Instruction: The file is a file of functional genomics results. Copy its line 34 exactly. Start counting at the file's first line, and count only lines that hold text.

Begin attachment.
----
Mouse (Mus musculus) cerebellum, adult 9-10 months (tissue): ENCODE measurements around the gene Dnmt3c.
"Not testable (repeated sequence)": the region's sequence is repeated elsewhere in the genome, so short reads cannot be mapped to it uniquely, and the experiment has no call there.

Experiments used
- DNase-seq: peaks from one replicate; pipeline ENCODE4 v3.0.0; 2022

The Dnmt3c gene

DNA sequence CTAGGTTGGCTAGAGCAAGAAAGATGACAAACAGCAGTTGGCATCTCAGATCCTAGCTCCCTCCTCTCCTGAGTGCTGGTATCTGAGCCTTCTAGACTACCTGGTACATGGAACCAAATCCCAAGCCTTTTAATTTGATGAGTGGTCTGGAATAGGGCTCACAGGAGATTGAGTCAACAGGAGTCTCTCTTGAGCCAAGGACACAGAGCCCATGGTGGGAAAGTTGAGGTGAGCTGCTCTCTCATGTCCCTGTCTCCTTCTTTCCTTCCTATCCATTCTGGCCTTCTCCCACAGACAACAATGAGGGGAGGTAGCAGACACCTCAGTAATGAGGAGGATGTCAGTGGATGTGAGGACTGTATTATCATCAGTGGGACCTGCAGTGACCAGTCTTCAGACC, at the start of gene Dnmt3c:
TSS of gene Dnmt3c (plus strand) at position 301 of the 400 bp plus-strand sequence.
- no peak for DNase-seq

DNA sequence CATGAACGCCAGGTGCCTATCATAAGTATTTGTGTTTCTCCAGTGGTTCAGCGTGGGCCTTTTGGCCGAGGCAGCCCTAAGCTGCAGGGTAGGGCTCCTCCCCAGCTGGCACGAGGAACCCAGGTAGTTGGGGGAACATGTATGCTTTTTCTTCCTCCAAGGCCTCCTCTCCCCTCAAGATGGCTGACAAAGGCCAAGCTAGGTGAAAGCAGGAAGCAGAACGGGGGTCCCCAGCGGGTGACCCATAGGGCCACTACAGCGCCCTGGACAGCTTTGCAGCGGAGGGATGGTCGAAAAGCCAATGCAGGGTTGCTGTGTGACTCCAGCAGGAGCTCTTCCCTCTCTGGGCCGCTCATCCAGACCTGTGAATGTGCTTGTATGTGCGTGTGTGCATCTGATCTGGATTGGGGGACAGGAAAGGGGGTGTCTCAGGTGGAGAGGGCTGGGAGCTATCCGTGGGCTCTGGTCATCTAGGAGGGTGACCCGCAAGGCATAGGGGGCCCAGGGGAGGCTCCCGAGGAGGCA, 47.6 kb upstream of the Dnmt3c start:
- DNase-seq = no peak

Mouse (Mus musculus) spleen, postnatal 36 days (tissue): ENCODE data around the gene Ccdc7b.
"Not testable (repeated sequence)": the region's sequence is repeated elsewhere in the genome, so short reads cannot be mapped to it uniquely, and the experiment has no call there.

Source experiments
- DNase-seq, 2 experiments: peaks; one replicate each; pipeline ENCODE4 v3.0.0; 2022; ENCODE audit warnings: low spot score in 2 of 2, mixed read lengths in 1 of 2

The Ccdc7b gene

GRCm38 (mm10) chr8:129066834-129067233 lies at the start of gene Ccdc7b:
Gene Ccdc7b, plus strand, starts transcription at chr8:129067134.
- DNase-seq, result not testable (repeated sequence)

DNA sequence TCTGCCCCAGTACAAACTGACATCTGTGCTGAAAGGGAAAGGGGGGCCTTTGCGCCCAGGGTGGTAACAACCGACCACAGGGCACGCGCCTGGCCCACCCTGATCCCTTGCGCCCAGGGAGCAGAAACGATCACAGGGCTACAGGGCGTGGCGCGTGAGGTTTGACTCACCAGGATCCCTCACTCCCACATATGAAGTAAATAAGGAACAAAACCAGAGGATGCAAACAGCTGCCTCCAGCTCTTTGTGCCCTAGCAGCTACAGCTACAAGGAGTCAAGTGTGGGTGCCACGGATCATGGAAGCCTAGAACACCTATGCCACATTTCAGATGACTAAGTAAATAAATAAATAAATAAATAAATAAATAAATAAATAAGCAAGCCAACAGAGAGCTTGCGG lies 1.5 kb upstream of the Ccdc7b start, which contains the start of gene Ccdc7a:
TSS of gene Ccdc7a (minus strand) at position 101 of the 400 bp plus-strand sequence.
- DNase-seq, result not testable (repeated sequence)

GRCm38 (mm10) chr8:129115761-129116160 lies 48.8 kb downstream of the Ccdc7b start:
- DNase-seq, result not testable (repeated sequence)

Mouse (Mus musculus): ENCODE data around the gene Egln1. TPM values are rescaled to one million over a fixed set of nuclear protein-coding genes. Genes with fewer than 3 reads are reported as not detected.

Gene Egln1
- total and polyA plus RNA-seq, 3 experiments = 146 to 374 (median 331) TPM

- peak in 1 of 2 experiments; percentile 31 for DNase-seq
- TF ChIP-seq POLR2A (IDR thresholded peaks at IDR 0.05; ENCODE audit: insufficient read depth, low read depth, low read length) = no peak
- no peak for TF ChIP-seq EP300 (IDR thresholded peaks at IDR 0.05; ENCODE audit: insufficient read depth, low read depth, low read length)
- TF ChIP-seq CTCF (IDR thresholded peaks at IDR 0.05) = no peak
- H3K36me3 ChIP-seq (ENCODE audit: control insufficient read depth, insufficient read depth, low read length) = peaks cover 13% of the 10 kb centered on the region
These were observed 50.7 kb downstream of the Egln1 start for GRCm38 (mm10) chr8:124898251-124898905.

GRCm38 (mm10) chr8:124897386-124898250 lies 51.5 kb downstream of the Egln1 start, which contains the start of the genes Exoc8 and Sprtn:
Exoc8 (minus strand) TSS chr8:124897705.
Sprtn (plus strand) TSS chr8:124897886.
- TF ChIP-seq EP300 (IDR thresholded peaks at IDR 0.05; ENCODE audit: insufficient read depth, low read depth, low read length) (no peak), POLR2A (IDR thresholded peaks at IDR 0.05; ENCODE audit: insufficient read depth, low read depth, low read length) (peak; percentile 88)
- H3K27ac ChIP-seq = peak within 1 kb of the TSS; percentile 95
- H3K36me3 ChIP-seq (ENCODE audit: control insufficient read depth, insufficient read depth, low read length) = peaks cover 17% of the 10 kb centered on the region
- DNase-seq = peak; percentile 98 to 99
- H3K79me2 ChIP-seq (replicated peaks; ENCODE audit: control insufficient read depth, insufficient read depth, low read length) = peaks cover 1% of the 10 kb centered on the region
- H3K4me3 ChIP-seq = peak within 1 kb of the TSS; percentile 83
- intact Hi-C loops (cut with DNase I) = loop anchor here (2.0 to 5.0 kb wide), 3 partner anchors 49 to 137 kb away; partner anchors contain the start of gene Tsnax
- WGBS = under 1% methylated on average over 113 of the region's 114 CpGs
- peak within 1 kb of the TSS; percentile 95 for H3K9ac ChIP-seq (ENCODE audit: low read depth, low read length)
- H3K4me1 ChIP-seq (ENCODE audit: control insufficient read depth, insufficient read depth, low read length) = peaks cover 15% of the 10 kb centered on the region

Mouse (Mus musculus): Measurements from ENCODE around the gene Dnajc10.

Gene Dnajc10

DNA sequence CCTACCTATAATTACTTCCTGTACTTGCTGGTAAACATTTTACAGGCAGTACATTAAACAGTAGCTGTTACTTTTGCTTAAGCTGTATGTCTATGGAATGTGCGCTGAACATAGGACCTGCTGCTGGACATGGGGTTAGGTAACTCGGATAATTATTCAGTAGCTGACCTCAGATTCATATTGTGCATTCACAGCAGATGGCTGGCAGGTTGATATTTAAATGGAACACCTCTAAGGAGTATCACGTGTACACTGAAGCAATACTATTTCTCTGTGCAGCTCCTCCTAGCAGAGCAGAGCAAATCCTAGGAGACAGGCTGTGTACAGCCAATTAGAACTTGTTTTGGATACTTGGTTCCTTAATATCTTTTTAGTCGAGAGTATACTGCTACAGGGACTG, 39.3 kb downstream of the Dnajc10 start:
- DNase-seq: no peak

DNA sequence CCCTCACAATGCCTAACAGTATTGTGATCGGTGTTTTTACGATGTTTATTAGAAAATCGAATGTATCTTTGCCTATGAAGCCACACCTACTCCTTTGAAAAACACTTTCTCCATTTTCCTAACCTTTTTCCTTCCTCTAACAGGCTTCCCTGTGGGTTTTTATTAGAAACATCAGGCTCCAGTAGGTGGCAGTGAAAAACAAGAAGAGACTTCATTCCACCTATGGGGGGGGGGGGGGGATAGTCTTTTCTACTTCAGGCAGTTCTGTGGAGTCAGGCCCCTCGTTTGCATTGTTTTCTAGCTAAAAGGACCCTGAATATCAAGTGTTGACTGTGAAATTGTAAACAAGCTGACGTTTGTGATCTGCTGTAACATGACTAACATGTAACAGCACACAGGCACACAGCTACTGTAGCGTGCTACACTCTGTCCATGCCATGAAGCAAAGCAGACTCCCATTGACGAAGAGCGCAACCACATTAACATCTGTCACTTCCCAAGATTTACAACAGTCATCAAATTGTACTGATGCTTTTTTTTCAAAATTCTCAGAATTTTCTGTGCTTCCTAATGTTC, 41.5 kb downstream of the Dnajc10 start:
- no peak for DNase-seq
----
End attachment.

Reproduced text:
Exoc8 (minus strand) TSS chr8:124897705.